Neoplasia of Gallbladder and Biliary Epithelium

Department of Pathology, Memorial Sloan-Kettering Cancer Center, New York, NY 10065, USA.
Archives of pathology & laboratory medicine (Impact Factor: 2.84). 11/2010; 134(11):1621-7. DOI: 10.1043/2009-0580-RAR.1
Source: PubMed


Diagnosis of biliary neoplasia can be challenging but is essential for the appropriate clinical management of patients. Therefore, it is important to recognize the morphologic features of the biliary neoplasms to report a correct diagnosis.
(1) To discuss the differential diagnosis of dysplasia in the gallbladder and differentiate dysplasia from reactive atypia and invasive carcinoma, (2) review the histologic features of adenoma and polypoid biliary lesions, (3) highlight the differential diagnosis of adenocarcinoma in liver biopsy, and (4) discuss the differential diagnosis of atypical biliary glandular lesions.
Current English literature related to gallbladder and biliary neoplasia.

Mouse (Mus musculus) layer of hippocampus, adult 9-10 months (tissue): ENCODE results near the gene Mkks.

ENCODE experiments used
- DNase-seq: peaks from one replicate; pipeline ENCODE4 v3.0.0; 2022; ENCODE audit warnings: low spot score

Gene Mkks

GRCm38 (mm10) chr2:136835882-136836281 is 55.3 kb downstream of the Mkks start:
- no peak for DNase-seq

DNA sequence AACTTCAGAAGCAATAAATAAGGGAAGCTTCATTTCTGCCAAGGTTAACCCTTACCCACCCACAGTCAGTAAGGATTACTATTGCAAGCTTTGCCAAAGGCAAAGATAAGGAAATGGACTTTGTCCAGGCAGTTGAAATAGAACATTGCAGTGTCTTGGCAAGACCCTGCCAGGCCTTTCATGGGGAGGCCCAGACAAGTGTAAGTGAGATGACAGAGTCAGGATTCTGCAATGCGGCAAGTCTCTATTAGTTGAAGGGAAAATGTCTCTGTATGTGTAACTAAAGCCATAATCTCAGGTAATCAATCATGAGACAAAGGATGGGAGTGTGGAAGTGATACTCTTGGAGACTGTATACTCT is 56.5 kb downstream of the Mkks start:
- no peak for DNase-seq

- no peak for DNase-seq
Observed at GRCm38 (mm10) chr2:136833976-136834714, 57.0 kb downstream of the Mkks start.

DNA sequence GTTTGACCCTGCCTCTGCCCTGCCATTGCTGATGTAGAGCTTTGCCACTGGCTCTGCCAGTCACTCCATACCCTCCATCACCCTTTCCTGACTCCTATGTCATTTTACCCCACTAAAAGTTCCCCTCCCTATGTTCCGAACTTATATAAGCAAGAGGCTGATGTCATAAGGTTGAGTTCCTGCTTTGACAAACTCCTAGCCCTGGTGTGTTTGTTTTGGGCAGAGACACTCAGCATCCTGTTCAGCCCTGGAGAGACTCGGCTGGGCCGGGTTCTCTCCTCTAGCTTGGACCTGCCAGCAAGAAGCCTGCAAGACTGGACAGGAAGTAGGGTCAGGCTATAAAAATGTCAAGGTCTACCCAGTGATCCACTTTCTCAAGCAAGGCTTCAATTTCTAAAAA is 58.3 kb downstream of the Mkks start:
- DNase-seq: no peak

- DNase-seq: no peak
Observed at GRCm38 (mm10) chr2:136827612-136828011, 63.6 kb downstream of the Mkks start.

Biliary glandular neoplasms show a wide spectrum of morphology and have many mimics. Careful examination of the histologic features of these lesions and familiarity with their morphology can help to achieve the correct diagnosis.

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    • "An atypical disordered proliferation of cuboidal or columnar epithelium showing loss of polarity and pseudostratification was regarded as dysplasia. We categorized dysplasia as low- or high-grade dysplasia according to the criteria by Katabi.8 While the criteria for low-grade dysplasia were mild nuclear enlargement, mild nuclear pseudostratification, and only minimal nuclear irregularities, the criteria for high-grade dysplasia were marked nuclear enlargement and irregularity, prominent nucleoli, mitosis, nuclear hyperchromasia, and loss of polarity. "
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